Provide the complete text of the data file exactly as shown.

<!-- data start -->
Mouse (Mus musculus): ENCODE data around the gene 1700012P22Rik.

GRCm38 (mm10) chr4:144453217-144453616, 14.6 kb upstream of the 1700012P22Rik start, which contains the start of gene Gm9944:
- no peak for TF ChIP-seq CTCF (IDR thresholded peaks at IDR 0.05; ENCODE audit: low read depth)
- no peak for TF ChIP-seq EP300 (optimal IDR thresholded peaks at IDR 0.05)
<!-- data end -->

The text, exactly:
Mouse (Mus musculus): ENCODE data around the gene 1700012P22Rik.

GRCm38 (mm10) chr4:144453217-144453616, 14.6 kb upstream of the 1700012P22Rik start, which contains the start of gene Gm9944:
- no peak for TF ChIP-seq CTCF (IDR thresholded peaks at IDR 0.05; ENCODE audit: low read depth)
- no peak for TF ChIP-seq EP300 (optimal IDR thresholded peaks at IDR 0.05)